January 16, 2024 | Climate, Composting, Connections, Food Waste, Policies + Regulations

Connections: Food Waste And Landfill Methane Report — A Giant Step On A Long Road

U.S. EPA’s October 2023 report on methane emissions from landfilled food waste makes a definitive statement about cause and effect. The evidence would be even more compelling if newer data had been used.

Top: New EPA report firmly states that landfilling food scraps generates huge amounts of methane, a majority of which is released to the atmosphere. Photo by Nora Goldstein

Sally BrownSally Brown

Over the holidays I went to see the Average White Band (AWB). This is a funk band from the 1970s. No new material but the way they put together the old stuff really brings down the house. One of their big hits from back in the day is “Pick Up The Pieces.” The U.S. Environmental Protection Agency recently followed suit. It picked up a bunch of old data and put it together for the first time in an October 2023 report called “Quantifying Methane Emissions from Landfilled Food Waste.” Assembled in one piece, in one report, it really packs a punch. Not so fun to read as AWB is to listen to, but it brings home a point. One that BioCycle has been screaming about for decades.

Average White Band. Photos by Sally Brown

Landfilling food scraps generates huge amounts of methane, a majority of which is released to the atmosphere. You may know this, anyone who reads BioCycle may know this but for the first time, in one place, EPA has said it. That is a gigantic and critical step towards fixing this problem.

Use Of Older Data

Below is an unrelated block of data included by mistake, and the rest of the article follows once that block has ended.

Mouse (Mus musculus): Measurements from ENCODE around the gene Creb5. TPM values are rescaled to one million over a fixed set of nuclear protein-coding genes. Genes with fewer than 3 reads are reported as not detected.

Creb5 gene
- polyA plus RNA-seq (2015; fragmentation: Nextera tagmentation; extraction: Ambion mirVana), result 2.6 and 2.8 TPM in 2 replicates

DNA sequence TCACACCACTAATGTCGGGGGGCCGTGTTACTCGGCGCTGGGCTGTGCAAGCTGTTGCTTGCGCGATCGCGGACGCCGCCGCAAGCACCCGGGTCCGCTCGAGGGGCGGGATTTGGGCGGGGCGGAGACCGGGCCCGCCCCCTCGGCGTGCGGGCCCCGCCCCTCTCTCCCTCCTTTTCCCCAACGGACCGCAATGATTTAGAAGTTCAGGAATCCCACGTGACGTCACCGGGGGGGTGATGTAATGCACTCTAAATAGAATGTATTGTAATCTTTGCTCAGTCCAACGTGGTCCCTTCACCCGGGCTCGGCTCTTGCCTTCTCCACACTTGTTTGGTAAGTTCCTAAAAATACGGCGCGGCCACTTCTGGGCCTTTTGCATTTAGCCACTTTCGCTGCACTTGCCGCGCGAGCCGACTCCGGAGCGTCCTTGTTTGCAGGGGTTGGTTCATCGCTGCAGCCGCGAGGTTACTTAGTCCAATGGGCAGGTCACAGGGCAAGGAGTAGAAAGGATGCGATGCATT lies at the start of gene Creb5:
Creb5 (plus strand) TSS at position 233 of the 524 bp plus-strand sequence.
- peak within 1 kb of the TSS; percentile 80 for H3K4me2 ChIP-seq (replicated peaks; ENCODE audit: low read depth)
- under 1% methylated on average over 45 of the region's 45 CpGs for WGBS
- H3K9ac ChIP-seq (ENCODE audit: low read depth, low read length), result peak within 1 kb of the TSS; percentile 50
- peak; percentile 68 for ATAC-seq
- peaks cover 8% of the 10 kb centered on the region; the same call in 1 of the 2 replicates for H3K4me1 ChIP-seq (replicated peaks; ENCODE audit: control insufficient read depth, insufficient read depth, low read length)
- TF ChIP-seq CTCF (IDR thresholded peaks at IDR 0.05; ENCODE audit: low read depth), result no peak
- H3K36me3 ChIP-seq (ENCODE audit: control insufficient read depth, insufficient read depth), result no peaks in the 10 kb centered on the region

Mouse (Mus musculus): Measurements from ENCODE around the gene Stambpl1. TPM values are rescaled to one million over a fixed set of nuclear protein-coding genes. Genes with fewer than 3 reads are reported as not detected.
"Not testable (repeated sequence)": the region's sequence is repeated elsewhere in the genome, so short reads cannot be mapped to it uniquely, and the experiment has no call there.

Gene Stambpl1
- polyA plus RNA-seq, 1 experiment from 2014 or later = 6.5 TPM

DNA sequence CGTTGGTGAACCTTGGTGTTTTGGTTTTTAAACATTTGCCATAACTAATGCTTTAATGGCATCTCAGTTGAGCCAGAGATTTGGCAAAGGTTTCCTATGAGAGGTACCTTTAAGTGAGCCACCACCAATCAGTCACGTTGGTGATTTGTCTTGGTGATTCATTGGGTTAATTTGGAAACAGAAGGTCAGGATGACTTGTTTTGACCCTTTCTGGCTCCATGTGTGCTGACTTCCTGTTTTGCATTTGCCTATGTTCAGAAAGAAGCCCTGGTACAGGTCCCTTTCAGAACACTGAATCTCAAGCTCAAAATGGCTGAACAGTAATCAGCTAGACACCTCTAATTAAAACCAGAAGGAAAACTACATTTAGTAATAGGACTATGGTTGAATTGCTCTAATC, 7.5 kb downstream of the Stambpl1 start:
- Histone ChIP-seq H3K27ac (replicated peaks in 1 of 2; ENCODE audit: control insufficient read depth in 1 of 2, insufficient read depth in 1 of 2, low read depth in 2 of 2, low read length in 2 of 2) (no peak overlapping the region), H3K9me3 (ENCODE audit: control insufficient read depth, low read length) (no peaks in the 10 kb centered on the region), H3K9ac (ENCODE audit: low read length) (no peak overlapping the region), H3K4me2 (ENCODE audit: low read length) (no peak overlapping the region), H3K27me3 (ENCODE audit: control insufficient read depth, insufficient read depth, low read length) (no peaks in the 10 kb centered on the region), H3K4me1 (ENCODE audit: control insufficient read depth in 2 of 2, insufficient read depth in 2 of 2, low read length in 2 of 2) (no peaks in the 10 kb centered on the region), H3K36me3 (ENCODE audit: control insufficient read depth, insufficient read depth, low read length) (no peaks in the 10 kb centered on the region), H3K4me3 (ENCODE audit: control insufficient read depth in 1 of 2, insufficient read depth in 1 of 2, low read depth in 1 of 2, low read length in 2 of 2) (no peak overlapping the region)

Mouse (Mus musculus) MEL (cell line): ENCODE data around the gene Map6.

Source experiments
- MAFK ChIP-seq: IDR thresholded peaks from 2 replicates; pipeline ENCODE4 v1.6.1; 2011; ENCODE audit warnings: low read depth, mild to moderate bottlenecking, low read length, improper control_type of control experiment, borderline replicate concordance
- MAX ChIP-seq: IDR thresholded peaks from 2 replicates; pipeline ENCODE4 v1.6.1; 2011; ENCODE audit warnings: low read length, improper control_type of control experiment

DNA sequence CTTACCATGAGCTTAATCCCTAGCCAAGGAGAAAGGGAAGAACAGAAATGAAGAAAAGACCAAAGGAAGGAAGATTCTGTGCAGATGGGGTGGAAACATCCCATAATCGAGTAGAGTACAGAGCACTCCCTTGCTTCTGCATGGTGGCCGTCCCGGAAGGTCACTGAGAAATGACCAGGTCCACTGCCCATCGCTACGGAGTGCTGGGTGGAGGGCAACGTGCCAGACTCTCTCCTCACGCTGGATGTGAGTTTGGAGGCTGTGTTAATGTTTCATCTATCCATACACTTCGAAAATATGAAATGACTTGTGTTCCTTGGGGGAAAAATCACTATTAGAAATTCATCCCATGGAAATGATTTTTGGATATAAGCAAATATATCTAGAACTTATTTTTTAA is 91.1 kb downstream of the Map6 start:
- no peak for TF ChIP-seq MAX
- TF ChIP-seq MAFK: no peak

For its report, EPA took data on how quickly food scraps decompose from an old study by Morton Barlaz and used old estimates of the quantity of food scraps in MSW. It used estimates on methane generation from different landfills, took gas capture estimates from landfill operators, and utilized estimates of how much methane is oxidized (destroyed) by landfill covers. This is all old data, just like AWB’s “Cut the Cake” is an old song. But when you put it all together this is what you (and EPA) get:

  • 58% of the methane from landfills comes from food waste
  • 61% of the total methane produced is released to the atmosphere
  • For each metric ton of food waste that goes into a landfill you get about 0.86 tons of CO2 equivalent (CO2e) released to the atmosphere as methane — effectively a 1:1 equivalent
  • In 2020 landfilled food scraps released 55 million tons of CO2e to the atmosphere

Average White Band got the audience up on their feet and this summary should get municipal officials, solid waste program managers and people that generate food waste (i.e., everybody) ready for action as well. This is very powerful and very important. I would argue that it would be even more dramatic if EPA had used more current and realistic data.

Decay Rate Example

Here is what I mean. The decay rate is an estimate of how long it takes for something to decompose. The larger the decay rate, the faster the material decomposes. The decay rate is basically what portion of the carbon in a material decomposes in a year. For this estimate the EPA used a decay rate of 0.19 for food waste. That translates to 3.6 years for a bag of wasted or rotten food to disappear. As a basis for comparison, grass clippings with a decay constant of 0.39 are half gone in 1.8 years and cardboard with a decay rate of 0.03 is half gone in 23 years.

This is why the decay rate constant matters. In its estimate for methane (CH4) release, the EPA considered how long it takes for landfills to install and start up gas collection systems. In the first four years that waste is put in a cell, there typically isn’t any gas collection. That puts the efficiency at 0%. For the next four years, EPA has the collection efficiency at 50%. By using a decay constant of 0.19, half of the food waste will be gone before the collection system is up and running. The next half (or quarter of the original) will decompose with a 50% capture rate, next half or one-eighth of the original will decompose with a 75% gas collection efficiency. In contrast, those grass clippings will decompose about twice as fast. That means that half will be gone in 1.8 years and three-quarters of the original will be gone in 3.6 years or before gas collection is in place. The pizza box (cardboard) with a decay constant of 0.3 will barely have shown any sign of decomposition in the first four years with half gone after … 23 years.